On positive feedback.

On positive feedback.

A friend recent­ly rec­om­mend­ed the ser­vice Fresh­books to me to use with a stray free­lance job in which I need­ed to cre­ate an invoice. As a rel­a­tive­ly inex­pe­ri­enced free­lancer (who works full-time — my free­lanc­ing ser­vices are offered to friends and acquain­tances out­side of my company’s client base), I’d nev­er need­ed to invoice any­one before. Pay­ment usu­al­ly was just an email sent to my con­tact with a link to my Pay­Pal account. But this time, my client need­ed a for­mal invoice.

At first, I was skep­ti­cal — I didn’t want a plan that would be free for 30 days then force me to pay or leave. I was delight­ed to see that there was indeed a free option for peo­ple like me, with 3 clients or less and no staff to speak of. In fact, every step of dis­cov­ery was laced with delight, and I found myself think­ing, “If ever I were to free­lance full-time, or even have a larg­er client base, I would hap­pi­ly give these peo­ple mon­ey to help me orga­nize my work­flow and invoic­ing.”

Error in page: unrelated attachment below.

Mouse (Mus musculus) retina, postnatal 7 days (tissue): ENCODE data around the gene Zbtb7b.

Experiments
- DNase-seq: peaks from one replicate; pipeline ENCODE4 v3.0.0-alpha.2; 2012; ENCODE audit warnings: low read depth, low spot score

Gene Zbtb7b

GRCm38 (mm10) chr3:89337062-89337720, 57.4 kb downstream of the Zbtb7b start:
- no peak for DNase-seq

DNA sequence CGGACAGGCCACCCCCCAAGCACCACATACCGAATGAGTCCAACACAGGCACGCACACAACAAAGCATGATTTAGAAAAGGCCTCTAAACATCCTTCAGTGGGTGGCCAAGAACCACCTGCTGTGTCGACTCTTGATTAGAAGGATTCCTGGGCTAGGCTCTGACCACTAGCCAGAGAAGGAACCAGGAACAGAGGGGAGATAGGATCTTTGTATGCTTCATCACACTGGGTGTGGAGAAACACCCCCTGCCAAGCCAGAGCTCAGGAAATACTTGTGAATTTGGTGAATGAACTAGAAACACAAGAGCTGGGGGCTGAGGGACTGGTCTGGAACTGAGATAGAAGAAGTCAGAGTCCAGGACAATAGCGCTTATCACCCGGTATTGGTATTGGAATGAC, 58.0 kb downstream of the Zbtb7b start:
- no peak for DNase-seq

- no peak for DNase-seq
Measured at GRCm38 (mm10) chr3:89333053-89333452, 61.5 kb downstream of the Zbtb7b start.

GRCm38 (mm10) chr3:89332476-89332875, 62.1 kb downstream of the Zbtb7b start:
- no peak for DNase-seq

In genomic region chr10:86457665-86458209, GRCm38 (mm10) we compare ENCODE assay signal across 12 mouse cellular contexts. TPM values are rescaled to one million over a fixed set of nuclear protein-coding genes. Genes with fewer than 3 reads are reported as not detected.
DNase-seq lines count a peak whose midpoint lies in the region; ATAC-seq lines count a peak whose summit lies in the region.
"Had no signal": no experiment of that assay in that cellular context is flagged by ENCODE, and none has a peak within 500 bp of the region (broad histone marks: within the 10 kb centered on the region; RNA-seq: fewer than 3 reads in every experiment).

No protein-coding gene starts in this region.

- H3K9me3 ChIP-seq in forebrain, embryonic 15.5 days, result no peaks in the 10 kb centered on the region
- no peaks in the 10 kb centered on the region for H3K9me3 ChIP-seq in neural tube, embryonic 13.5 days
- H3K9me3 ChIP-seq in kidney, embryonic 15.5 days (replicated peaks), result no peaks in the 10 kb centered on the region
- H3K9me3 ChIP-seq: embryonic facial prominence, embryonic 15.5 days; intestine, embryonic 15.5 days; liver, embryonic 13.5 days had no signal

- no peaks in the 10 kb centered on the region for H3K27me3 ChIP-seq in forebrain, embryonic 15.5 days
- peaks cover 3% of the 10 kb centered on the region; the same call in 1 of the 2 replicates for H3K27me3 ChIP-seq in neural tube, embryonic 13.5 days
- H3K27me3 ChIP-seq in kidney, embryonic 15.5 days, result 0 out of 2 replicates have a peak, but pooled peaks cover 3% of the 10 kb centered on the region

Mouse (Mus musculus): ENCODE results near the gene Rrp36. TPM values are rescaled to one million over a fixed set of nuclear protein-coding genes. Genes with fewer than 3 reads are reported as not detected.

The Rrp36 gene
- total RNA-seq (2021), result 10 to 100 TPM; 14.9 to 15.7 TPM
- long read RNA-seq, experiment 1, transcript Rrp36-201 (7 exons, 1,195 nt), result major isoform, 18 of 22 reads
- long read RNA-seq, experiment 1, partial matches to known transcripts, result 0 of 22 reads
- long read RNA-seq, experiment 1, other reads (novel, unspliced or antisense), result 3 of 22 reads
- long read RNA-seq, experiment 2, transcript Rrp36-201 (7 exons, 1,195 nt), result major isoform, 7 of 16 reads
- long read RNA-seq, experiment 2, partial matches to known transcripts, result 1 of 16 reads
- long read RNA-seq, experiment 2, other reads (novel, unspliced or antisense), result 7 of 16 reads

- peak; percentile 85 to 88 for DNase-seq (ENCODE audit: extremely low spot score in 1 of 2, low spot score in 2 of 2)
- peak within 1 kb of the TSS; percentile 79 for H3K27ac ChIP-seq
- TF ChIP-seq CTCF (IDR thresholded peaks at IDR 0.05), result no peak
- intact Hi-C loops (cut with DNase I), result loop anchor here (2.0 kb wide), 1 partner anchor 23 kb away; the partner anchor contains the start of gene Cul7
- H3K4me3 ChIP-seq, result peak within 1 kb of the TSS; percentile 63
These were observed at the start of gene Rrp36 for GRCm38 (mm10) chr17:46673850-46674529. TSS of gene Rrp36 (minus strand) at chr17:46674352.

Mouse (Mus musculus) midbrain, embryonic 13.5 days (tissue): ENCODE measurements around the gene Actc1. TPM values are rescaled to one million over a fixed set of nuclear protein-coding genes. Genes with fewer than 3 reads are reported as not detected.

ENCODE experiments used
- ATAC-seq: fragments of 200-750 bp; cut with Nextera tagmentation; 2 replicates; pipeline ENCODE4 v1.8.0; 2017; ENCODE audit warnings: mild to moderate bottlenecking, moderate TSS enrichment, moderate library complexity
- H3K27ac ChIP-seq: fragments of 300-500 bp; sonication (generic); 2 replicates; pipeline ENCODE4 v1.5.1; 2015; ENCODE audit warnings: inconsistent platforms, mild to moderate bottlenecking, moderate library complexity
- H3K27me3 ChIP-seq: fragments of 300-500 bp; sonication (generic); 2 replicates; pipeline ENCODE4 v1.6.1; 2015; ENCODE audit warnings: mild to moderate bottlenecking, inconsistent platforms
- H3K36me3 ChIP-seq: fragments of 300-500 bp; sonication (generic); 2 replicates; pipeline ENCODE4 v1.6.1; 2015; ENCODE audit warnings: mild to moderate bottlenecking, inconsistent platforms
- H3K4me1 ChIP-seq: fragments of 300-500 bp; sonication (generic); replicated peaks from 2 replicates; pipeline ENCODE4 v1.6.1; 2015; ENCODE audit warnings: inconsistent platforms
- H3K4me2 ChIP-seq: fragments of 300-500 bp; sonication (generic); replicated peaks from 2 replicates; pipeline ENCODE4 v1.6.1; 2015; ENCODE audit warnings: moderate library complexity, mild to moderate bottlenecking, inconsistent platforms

So when I received an email from one of their staff offer­ing assis­tance to me at the end of my tri­al, I couldn’t just delete it as I nor­mal­ly would. I took the time to thank their staff mem­ber for reach­ing out to me and to let him know that my needs were being met with the free option but I loved the ser­vice enough to pay when the time comes.

Why did I do that? I could have just let the email pass. I’m busy, they’re busy — is it even prof­itable to take up someone’s time when I’m not ready to close a deal?

I think so.

You see, I love hear­ing feed­back from my clients and cus­tomers. I love hear­ing what I’m doing right, and what I could do to make their expe­ri­ence bet­ter.

And so I try to do the same for oth­ers.

Posted in Fat Girl,
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